In this revealing study, the intriguing story behind the accusation and conviction of Sir John Perrot of Carew, Pembrokeshire for treason is related together with the first fully edited transcript of his trial to appear in print since 1816. It is a compelling story with a rich cast of dubious characters and a splendid plot involving espionage, counterfeiting, double-dealing, lies and betrayal, together with the added spice of combative courtroom drama. This absorbing study will reveal how, and why, Perrot was framed for a crime he did not commit. But who was Sir John Perrot? He was a man of remarkable personality - 'a tempestuous and choleric character of Shakespearian proportions' - whose varied career touched on sixteenth-century society at many points. He attended the courts of three Tudor monarchs, served in the armies of two and was handsomely rewarded for his royal service by the last and perhaps greatest of them, Elizabeth I. He was appointed the First Lord President of Munster and was later made Lord Deputy of Ireland. His successful Irish service earned for him a seat on Elizabeth's Privy Council and thus a place among the Elizabethan elite.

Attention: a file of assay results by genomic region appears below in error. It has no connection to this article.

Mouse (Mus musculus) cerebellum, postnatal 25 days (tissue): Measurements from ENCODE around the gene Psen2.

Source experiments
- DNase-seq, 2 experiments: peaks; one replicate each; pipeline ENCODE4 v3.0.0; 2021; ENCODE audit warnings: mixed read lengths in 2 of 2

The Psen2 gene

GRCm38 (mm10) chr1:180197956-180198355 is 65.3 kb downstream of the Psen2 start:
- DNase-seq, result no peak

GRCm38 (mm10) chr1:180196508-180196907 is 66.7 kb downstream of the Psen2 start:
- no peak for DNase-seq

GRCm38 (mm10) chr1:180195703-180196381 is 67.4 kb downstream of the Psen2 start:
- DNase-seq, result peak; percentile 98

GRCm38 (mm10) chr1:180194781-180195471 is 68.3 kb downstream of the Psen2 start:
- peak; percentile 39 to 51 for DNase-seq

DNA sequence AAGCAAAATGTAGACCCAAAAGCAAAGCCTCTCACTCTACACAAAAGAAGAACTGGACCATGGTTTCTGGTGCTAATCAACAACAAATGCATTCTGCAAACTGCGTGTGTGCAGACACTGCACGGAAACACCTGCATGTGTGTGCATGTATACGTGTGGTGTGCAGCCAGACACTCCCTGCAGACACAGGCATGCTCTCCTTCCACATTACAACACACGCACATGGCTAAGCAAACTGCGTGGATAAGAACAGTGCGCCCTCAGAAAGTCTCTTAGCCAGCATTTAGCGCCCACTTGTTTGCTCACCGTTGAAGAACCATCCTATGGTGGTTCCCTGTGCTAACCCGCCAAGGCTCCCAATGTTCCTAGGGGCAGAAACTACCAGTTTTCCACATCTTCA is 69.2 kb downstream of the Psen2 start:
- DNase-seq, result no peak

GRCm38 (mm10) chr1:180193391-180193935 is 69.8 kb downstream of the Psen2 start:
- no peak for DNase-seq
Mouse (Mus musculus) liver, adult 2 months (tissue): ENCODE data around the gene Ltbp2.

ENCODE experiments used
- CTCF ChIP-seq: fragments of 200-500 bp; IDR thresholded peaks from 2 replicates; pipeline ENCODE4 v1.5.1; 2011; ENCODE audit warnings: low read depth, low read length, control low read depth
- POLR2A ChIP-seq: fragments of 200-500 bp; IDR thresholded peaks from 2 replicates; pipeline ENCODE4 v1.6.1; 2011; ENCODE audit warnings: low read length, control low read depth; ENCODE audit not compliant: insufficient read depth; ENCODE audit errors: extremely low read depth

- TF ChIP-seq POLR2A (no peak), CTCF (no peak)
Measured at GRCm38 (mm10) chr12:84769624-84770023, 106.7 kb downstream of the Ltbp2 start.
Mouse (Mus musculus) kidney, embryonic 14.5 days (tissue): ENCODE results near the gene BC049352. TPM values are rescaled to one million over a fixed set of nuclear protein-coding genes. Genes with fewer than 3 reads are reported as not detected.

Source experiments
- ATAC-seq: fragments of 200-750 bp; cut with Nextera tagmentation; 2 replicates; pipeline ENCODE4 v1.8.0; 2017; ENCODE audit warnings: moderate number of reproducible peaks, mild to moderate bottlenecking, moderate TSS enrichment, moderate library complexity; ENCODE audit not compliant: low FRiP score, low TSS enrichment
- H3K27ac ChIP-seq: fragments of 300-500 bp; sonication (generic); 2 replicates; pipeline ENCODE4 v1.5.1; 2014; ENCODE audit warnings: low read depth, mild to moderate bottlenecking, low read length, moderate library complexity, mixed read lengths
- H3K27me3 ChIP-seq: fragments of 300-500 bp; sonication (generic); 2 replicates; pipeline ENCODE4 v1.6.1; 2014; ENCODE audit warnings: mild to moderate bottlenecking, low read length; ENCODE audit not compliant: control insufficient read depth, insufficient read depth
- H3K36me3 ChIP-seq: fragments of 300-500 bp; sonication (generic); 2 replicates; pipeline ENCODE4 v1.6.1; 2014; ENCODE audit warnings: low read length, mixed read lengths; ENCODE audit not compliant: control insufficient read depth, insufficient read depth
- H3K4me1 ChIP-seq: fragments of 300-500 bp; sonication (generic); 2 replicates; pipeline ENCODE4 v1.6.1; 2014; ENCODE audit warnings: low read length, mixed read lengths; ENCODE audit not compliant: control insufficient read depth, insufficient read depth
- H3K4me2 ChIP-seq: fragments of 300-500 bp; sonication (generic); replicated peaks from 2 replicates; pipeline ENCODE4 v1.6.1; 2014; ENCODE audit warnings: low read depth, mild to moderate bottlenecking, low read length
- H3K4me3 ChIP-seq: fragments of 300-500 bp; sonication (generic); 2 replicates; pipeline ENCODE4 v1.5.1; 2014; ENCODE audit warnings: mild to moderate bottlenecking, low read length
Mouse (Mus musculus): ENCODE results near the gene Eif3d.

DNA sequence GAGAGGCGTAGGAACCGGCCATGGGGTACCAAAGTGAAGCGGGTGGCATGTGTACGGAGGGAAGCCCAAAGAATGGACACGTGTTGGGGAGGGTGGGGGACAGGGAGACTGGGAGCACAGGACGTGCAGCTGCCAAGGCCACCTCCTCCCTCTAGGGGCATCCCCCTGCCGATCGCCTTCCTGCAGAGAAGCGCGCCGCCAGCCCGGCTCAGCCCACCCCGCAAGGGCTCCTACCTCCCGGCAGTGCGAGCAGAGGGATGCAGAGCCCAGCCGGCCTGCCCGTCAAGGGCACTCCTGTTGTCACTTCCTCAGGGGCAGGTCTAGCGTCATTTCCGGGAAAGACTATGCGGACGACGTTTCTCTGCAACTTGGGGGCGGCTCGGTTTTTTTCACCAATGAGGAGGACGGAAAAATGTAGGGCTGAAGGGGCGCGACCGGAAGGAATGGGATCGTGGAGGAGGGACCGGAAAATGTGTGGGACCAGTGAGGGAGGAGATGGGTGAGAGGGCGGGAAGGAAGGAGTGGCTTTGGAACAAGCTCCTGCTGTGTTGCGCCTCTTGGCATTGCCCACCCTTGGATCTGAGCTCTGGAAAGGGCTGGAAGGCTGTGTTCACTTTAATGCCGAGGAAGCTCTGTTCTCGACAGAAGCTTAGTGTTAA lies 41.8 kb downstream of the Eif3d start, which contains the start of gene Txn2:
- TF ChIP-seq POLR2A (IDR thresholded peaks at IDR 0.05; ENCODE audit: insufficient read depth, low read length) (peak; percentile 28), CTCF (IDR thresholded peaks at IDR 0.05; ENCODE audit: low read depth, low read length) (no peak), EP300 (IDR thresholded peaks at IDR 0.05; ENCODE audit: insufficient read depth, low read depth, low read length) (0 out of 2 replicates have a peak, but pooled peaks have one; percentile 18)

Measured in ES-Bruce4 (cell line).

A powerful and forthright figure, Perrot was loathed by his adversaries but admired by friends and allies. However, his sometimes reckless behaviour, blunt manner and plain-speaking often left both friends and family exasperated. His greatest failing was in giving vent to his anger and frustration by publicly criticizing the queen whose inconsistent policy decisions and lack of support for him in Ireland, often left him in a rage. These publicly uttered indiscretions would later come back to haunt him. For these reasons alone, the activities of Perrot's public and private life deserve comprehensive study. This book breaks new ground in that it offers a reassessment of Perrot's career and of his trial, and it contributes to existing researches in the field of political affairs in late Elizabethan England and Ireland. This book will restore a great Elizabethan who hailed from Wales to his rightful place in history. It will appeal to anyone interested in matters of secrecy, betrayal, loyalty and, ultimately, in miscarriages of justice.
Roger Turvey is Head of History at Amman Valley School and WJEC's Principal Examiner for AS/A Level (16th and 17th Century Welsh/British History). He has published widely on Welsh History and on Sir John Perrot.